Originally written: Monday, February 25, 2008
What’s an African Garb Got To Do With It?
Yes, Obama’s father is from Kenya, which is in East Africa. His mom is a White American. According to the “One Drop Rule”, that makes him Black. This rule is neither scientific nor genetic; it is merely a socially constructed phenomenon in the U.S. On another note, many people have argued that race does not have anything to do with Obama’s popularity thus far in Election 2008. So why has the circulation of pictures of Obama in so-called African garb suddenly become the newest firing points in the Democratic (or is it?) primaries?
Something smells fishy if you ask me and that fishy smell has nothing to do with the Clinton camp.
Identity is both a personal and a social construct. I certainly am not speaking for Obama, but we know that since he is an American by birth, the one drop rule automatically puts him in the Black category. He may choose , like Tiger Woods and others of biracial categories, to self identify with both of his racial heritages. And we should laud and support him, as we should for all persons who are able to find and maintain their self identity.
Therefore, the response from media and, particularly Obama’s camp, about this picture is highly interesting and noteworthy. Many questions are raised in my mind: Is there anything wrong with him not just wearing African clothes but, more importantly, having African roots?
Is somebody or some group insinuating that there’s something negative about these outfits or again, as I state, more importantly, the African connection? Who’s making these insinuations–the persons or media responsible for circulating them or the people responding thereafter to those pictures? My ultimate question, therefore, is what’s the African garb got to do with it?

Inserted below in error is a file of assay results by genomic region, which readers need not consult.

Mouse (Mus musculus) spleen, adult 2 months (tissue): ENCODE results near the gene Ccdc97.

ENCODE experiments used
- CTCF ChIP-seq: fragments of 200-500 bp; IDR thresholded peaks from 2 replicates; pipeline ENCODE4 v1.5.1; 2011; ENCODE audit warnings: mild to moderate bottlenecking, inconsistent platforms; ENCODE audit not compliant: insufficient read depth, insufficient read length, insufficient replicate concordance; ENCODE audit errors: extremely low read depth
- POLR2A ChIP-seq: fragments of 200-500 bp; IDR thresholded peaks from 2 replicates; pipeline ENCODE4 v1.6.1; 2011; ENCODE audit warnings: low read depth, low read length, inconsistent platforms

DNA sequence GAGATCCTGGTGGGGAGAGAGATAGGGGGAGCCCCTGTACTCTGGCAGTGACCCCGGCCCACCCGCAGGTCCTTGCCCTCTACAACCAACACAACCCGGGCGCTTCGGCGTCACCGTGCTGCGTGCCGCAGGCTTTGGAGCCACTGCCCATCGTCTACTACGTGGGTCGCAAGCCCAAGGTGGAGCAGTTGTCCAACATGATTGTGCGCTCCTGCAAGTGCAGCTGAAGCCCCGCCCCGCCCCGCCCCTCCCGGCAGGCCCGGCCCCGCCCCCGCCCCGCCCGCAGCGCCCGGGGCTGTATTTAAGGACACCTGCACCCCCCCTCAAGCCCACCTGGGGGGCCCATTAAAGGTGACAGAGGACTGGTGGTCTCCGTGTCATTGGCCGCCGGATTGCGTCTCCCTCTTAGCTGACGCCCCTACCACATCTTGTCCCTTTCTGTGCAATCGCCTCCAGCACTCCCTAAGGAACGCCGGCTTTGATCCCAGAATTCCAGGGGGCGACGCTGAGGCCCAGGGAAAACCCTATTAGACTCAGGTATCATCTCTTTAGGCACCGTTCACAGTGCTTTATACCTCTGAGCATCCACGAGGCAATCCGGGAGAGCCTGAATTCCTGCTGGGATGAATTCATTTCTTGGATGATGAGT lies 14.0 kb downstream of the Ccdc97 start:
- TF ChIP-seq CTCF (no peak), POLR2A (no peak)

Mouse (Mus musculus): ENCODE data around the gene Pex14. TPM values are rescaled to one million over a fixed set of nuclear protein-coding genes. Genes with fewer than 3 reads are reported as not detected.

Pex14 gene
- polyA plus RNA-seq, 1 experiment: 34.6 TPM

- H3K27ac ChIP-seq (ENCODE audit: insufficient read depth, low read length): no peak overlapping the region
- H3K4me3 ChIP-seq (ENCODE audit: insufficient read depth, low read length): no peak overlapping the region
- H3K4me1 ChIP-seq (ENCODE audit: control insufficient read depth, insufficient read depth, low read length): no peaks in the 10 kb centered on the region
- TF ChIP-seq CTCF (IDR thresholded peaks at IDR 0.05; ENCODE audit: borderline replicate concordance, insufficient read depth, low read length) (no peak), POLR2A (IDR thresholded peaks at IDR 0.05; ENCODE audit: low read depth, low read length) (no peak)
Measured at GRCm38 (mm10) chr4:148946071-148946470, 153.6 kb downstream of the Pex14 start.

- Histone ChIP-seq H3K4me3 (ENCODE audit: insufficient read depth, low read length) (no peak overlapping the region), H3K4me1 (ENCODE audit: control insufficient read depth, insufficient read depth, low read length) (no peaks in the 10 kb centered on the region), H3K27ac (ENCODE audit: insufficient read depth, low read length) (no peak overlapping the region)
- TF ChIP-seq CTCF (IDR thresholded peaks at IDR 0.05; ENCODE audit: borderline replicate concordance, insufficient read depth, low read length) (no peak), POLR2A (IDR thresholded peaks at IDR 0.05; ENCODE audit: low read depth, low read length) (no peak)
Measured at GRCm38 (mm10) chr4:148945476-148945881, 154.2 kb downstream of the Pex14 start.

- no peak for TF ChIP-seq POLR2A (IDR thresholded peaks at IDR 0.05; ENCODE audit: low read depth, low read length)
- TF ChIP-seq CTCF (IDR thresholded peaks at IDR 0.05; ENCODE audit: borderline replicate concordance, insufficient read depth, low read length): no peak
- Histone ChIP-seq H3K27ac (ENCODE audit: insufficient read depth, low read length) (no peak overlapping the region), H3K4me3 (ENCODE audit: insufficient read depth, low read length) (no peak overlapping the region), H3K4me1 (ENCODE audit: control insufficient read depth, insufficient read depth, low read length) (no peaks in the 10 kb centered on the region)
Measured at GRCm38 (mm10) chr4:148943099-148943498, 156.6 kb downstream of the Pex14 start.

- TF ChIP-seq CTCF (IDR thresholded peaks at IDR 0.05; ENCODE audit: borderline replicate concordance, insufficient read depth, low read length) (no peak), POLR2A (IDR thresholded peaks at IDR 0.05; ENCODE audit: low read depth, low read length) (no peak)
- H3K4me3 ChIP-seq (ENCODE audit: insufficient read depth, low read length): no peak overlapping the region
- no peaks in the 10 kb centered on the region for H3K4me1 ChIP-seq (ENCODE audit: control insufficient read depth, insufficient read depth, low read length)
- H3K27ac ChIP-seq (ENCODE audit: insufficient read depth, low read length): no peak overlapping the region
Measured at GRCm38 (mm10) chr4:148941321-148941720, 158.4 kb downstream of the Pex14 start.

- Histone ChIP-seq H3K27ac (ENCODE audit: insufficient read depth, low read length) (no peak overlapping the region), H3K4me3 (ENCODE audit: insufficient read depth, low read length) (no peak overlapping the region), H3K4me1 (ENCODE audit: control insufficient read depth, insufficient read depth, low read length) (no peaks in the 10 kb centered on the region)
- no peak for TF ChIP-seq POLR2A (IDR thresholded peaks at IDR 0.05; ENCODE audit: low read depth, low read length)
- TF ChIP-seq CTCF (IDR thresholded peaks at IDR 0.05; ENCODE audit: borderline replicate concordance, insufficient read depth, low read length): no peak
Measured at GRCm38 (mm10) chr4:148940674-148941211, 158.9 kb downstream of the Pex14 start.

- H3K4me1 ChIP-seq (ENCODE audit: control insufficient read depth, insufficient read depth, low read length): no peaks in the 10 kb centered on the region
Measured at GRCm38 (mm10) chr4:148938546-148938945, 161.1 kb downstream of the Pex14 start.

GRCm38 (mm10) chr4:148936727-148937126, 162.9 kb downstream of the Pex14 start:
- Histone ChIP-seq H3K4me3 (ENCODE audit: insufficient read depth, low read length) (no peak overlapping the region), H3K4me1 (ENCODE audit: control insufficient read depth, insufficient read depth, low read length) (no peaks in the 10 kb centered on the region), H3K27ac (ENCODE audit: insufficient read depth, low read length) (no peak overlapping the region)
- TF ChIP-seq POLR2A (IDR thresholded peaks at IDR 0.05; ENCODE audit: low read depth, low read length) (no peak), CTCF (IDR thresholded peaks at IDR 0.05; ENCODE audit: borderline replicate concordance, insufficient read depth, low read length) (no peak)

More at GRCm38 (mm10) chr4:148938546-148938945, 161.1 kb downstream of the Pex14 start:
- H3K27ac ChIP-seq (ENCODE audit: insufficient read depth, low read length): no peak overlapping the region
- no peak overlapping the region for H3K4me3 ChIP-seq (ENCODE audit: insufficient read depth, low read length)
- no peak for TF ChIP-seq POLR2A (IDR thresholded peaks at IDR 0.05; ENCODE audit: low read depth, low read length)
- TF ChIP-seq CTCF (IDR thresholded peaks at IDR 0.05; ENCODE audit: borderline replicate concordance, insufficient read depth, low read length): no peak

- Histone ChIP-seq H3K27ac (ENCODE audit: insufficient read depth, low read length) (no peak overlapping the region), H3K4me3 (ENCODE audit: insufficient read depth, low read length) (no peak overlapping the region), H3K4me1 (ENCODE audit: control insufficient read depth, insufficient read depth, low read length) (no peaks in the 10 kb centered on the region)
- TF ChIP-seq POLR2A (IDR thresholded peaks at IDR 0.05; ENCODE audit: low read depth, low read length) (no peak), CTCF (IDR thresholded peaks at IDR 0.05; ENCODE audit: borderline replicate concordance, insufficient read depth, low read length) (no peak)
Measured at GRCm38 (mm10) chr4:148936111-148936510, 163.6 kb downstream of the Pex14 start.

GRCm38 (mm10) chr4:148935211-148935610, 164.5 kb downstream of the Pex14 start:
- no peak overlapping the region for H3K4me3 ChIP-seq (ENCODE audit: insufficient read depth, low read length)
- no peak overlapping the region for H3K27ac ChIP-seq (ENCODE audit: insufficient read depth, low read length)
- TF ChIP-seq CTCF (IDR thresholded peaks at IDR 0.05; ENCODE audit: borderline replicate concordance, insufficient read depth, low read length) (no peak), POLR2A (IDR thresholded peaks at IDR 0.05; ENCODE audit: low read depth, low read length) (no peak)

As I attempt some “answers” to these seemingly simple and innocuous questions, I hold my breath. As much as the U.S. rates herself as the leader of the free world, many minds within this free world are far from being free. I don’t for a minute doubt that if Obama had been wearing some Irish skirts, any eyebrows would have been raised. In fact, he may have gained more Irish American votes, etc., etc. He more than likely would have been applauded for having a foreign/international coalition or something to that effect. I have seen pictures of Mrs. Hillary Clinton in African attire and even though they have now been circulated as a response to the attacks that she started this, I haven’t heard much more on that. That makes me think the African garb in and of itself is not the problem. The issue is in who’s wearing it. Some people just want to make a deal about Obama in those outfits.
Americans, Obama, the media and all who made a big deal of the so-called “Obama in African garb” pictures should be ashamed of their fear and bigotry. Of course, I cannot ascertain the motives of those who released the pictures since these people are largely still in the shadows. I am left to unload my chastisement on those who responded as if these pictures were something to be ashamed of, something to be hidden, something that may cause a set-back to the Obama campaign. Shame, shame, shame.
Of course, I cannot speak for B. Obama. I can only assume that he is and should be proud of his African roots. To those in the media or elsewhere who responded with negativity to this development, it is about time you freed your minds. To my fellow Americans of different creeds, backgrounds and ethnic origins, can we free our minds from such manipulation by these enemies of the electoral process? I know as an African U.S. citizen, I can. I’m sceptical if the rest of you can.
OK. I take that last statement back. So far, Obama has garnered support from all categories of the electorate. So far. That is why the response to these pictures really bothers me. Can the Obama support stay the full course to the polling booths in November? Shame on me for being so pessimistic. Shame on me for facing the reality that even in this free world, some African clothes on Obama can be so negatively construed.